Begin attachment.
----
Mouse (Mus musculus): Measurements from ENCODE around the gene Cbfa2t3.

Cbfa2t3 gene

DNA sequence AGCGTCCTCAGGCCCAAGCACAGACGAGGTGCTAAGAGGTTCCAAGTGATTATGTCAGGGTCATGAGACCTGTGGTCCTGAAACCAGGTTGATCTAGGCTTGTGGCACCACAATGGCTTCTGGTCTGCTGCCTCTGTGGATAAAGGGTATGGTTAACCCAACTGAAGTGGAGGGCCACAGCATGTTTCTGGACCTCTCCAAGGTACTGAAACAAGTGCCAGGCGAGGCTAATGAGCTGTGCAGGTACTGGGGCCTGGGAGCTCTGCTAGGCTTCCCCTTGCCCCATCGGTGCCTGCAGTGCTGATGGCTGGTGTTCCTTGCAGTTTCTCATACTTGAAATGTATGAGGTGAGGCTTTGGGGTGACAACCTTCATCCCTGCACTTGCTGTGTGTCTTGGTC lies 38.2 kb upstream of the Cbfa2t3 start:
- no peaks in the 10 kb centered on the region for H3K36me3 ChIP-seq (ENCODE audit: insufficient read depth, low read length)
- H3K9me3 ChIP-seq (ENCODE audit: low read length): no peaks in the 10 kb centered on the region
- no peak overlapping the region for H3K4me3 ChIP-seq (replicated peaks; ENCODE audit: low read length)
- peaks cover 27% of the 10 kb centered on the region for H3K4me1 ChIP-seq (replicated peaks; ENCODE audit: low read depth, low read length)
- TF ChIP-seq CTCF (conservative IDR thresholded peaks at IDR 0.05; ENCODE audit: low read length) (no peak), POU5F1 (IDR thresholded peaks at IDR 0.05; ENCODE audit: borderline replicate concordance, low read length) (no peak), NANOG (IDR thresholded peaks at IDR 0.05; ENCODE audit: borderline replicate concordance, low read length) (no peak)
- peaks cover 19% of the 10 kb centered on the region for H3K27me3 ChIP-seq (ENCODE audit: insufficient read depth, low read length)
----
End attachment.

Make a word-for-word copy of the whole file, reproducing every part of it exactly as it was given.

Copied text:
Mouse (Mus musculus): Measurements from ENCODE around the gene Cbfa2t3.

Cbfa2t3 gene

DNA sequence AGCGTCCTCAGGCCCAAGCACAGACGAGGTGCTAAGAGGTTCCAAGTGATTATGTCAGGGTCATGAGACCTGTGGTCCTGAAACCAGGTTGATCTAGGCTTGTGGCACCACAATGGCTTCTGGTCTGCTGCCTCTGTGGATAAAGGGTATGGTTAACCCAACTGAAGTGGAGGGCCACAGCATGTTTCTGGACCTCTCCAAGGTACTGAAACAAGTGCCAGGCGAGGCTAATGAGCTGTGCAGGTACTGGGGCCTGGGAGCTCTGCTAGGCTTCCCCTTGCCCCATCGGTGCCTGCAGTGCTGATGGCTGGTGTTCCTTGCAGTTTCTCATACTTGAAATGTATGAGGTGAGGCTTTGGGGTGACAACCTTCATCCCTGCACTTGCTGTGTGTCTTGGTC lies 38.2 kb upstream of the Cbfa2t3 start:
- no peaks in the 10 kb centered on the region for H3K36me3 ChIP-seq (ENCODE audit: insufficient read depth, low read length)
- H3K9me3 ChIP-seq (ENCODE audit: low read length): no peaks in the 10 kb centered on the region
- no peak overlapping the region for H3K4me3 ChIP-seq (replicated peaks; ENCODE audit: low read length)
- peaks cover 27% of the 10 kb centered on the region for H3K4me1 ChIP-seq (replicated peaks; ENCODE audit: low read depth, low read length)
- TF ChIP-seq CTCF (conservative IDR thresholded peaks at IDR 0.05; ENCODE audit: low read length) (no peak), POU5F1 (IDR thresholded peaks at IDR 0.05; ENCODE audit: borderline replicate concordance, low read length) (no peak), NANOG (IDR thresholded peaks at IDR 0.05; ENCODE audit: borderline replicate concordance, low read length) (no peak)
- peaks cover 19% of the 10 kb centered on the region for H3K27me3 ChIP-seq (ENCODE audit: insufficient read depth, low read length)